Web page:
Division of Wildlife drops lawsuit against Granby Ranch
April 27, 2010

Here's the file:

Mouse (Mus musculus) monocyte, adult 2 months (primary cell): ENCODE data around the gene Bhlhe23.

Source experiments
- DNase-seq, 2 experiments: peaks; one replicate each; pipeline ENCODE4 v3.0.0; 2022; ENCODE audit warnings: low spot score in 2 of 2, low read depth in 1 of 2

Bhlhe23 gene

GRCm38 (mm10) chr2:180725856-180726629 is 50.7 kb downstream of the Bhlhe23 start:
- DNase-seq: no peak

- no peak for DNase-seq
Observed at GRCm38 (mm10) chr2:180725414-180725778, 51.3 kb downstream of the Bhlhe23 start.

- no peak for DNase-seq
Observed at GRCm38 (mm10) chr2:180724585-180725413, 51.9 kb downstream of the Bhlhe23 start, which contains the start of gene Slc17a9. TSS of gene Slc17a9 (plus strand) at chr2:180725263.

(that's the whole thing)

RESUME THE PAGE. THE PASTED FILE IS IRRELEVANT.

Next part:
GRANBY – The Division of Wildlife has dropped its lawsuit against Granby Ranch over a portion of trail that DOW claimed came too close to nesting areas for prairie falcons. The section of trail that runs from the pond near the Inn at Silver Creek up to the gazebo trail at the crest of Ten Mile Drive reopened to the public several weeks ago. Headwater Trail Alliance (HTA), a nonprofit group, constructed the mile-long section of trail across Granby Ranch property as part of its master plan to link Fraser to Granby with a trail system.The trail cut through a conservation easement that Granby Ranch had negotiated with the DOW. HTA and Granby Ranch claimed to have flagged the trail and obtained all the necessary approvals for the trail from the DOW, the U.S. Army Corps of Engineers and local authorities before construction began. DOW filed its suit against Granby Ranch on Oct. 19, 2009, nearly a year after trail construction was complete. It was the DOW’s contention that the trail was constructed “without authorization as required by the conservation easement,” DOW spokesperson Randy Hampton said in an interview last November. Of particular concern to the DOW was that the trail came within a quarter mile of the nesting site at its closest point. While the prairie falcon is not on the endangered species list, the DOW estimates that there are fewer than 200 nesting sites in the state. Since that time, Hampton said in a phone conversation Tuesday, the DOW, the Department of Natural Resource and interested parties in Granby have sat down at the table together and determined that it wasn’t in anybody’s best interest to proceed in a legal environment.”It was determined that we would be able to work through issues more cooperatively outside of courtroom,” Hampton said. “We are not aware of what the DOW’s reasons were for dropping the lawsuit, but we are very pleased that it has been dropped,” said Kyle Harris, Director of Development for Granby Ranch “It will reopen a trail amenity that is a very positive thing for the residents of Grand County.”With the lawsuit off the table, HTA is now turning its focus to completing the final section of trail into downtown Granby. “We feel comfortable now continuing the trail onward,” said HTA’s new executive director Maura McKnight. “We are trying to complete that by the end of summer.”The goal is to create a half-mile section of trail that leads from the parking lot at the trail’s current end to the stoplight at City Market, McKnight said. HTA is still debating the best route for that section of trail and seeking the necessary financing, permits and permissions to complete it. McKnight said the question is whether it’s better to create a bike lane along Village Road to link the existing section of trail with a future section that would cut over to the stoplight or to build a bridge over Ten Mile Creek, which has the advantage of keeping that portion of the trail off paved roads but would cost some $100,000 to build and would create a disturbance across the wetlands, McKnight said.From the stoplight, McKnight is hoping to link up with town via existing subdivision roads and trails on the west side of U.S. Highway 40. The route would lead down into Kaibab Park and from there could connect to town via the railroad crossing. HTA is also waiting on word from Sen. Mark Udall regarding an appropriation for a NEPA study needed to complete the East Shore Trail in Grand Lake. This section of trail is a key element in connecting Grand Lake to Granby via a trail system. In preparation for the NEPA study, HTA plans to delineate and flag the trail this spring. With hopes that the study will be funded and completed in time, McKight said HTA would potentially be able to start building that section of trail next summer. – Reid Armstrong can be reached at 970-887-3334 ext. 19610 or email@example.com.